Not coincidentally, if you look at cancer mortality over the same period of time (20th century into the 21st century), we find that cancer mortality rates skyrocketed throughout the last century, reached a peak in the 1990's, and though they have been declining slightly since then, at 190 deaths per 100,000 members of the population per year are still over three times what they were in the year 1900.

Death Rates by Cause of Death, 1900–2005

(per 100,000 population)

all forms
and pneumonia

Cancer incidence figures are hard to come by, and organizations like to manipulate cancer stats to make them appear less dire than they are, but the fact that meat eating and cancer risk are related goes without saying.  Dietary factors are responsible for a large portion of cancers seen particularly in the Western Hemisphere. The World Health Organization associates diet with carcinomas of the pharynx, larynx, lung, esophagus, stomach, colon and cervix. And a study featured in the journal Medical Hypotheses supports a low-fat vegan diet to be especially protective in regard to cancers of the breast and prostate. Interestingly, the same author has shown in another study that low-fat vegan foods, through the same mechanism (lowering circulating levels of certain growth factors seen in cancer) may slow the aging process.

But this is only an aside.

Granted, other changes have taken place in the last 100 years that may influence cancer's rise. These include a consumption of processed and fast foods, Omega-6 saturated diets, exposure to thousands of chemical pollutants never before seen in the history of mankind, entrance of known carcinogens such as chlorine and fluoride in the public water supply, and the explosion of cigarette smoking in society after WWII.

But if it were true that these factors and not an increase in animal protein consumption were the true contributors/causes of cancer, we would expect to see the same rates of cancer in meat-eaters and vegetarians/vegans alike.

But we don't.

Many and various are the studies which have shown that vegetarian diets, and to a greater extent vegan diets, confer a protection against cancer, none more so than a recent and very elegant study conducted at Loma Linda University, which showed that vegan women had 34 percent lower rates of cancers of the breast, cervix, and ovary compared to a group of healthy omnivores who ate substantially less meat than the general population. The risk of dying from a heart attack is also less in plant eaters, notable since heart disease tops cancer as the nation's biggest killer.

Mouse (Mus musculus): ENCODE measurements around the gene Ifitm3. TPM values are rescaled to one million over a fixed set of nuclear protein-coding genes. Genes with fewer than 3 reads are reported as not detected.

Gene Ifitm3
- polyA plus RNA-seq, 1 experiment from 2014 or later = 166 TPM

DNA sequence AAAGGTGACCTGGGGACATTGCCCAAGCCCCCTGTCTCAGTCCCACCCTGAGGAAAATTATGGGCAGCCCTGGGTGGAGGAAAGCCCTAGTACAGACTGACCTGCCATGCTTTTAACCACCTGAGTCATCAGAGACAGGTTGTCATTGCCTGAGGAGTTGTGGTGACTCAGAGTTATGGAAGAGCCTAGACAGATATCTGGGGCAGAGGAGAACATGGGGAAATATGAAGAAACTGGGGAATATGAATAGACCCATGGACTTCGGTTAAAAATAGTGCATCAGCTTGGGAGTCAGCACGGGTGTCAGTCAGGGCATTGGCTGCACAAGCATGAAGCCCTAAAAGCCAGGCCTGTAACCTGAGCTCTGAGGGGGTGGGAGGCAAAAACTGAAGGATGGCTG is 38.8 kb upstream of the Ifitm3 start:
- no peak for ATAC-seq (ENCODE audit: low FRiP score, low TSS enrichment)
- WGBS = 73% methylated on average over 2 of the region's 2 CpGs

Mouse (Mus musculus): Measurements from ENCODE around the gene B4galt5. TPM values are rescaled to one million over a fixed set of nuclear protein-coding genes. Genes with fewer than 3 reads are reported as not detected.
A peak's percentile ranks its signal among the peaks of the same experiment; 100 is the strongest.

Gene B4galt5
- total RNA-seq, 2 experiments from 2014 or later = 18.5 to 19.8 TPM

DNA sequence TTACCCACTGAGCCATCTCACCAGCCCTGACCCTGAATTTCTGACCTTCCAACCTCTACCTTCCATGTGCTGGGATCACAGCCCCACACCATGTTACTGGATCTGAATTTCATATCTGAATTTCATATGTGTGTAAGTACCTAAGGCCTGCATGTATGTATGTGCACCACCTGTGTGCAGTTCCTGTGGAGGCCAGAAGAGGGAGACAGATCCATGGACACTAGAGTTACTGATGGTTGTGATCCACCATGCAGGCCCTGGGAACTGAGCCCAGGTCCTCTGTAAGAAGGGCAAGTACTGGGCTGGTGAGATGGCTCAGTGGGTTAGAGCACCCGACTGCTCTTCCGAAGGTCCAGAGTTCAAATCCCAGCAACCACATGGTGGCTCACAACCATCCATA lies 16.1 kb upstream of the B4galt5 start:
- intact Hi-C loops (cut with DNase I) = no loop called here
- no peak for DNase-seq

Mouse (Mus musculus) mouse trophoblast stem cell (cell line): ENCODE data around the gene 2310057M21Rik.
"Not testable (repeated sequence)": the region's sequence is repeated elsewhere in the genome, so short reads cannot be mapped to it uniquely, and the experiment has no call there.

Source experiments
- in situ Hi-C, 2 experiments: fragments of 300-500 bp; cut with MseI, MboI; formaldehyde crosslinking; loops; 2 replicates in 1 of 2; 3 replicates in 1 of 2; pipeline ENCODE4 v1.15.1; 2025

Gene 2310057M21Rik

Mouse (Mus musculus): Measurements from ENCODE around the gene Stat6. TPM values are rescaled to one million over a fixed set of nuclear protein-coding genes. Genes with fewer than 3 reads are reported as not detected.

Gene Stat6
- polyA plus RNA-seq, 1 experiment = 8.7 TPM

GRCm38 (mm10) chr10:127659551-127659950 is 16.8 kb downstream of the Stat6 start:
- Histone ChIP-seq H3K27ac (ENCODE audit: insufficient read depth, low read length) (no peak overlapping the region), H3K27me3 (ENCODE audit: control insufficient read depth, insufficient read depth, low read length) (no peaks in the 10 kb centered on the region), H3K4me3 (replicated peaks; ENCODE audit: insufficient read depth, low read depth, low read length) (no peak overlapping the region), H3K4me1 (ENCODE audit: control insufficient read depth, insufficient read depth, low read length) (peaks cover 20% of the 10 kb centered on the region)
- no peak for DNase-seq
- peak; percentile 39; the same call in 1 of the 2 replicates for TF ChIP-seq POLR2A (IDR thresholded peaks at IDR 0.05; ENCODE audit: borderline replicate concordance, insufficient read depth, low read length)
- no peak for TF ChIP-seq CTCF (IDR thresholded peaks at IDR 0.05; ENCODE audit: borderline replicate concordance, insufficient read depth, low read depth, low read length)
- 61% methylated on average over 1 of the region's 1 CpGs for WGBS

Recent literature has touted the success of the war on cancer, but it is a success of cancer treatment, not prevention. Drugs and invasive surgery, though effective on existing malignant neoplasms, are powerless in preventing a tumor's occurrence. For many, the battle is lost once cancer rears its ugly head. Does it have to be you or a loved one? No it doesn't. Of what good is reaching your target weight by eating certain foods if in 10, 20, or 30 years those very foods bring with them sickness and death and cut your life in half?

There are other ways of eating which carry with them the benefit of weight loss and improved fitness without the attendant risk of cancer. So eat more plants. The overall quality of your diet can be gauged by the proportion, by calories, of fruits, vegetables, beans and seeds you consume.

Think long term. Lifespans being longer than they have ever been before, it is now more important than ever to maintain optimal health well into old age, since you may reach the century mark or beyond, and we hope you do so in vibrant health, vim, and vigor.


The most important nutrient in your diet is not usually considered a nutrient at all. Ask your friends to name one and they will likely mention a vitamin or a mineral, or maybe say protein. And they'd be correct. But if you asked said friends to name the most important nutrient, or the one whose presence and quantity in the diet goes far in indicating the quality of the diet, who in their right minds would say fiber?

Yes, fiber.

The nutrient that is not a nutrient, probably because it is calorie free and traditionally thought to be useless as an energy source. But it just so happens that the foods with the highest amounts of fiber (we're talking whole foods here, not processed junk in boxes and jars like cereals and powders) are without exception the healthiest on the planet.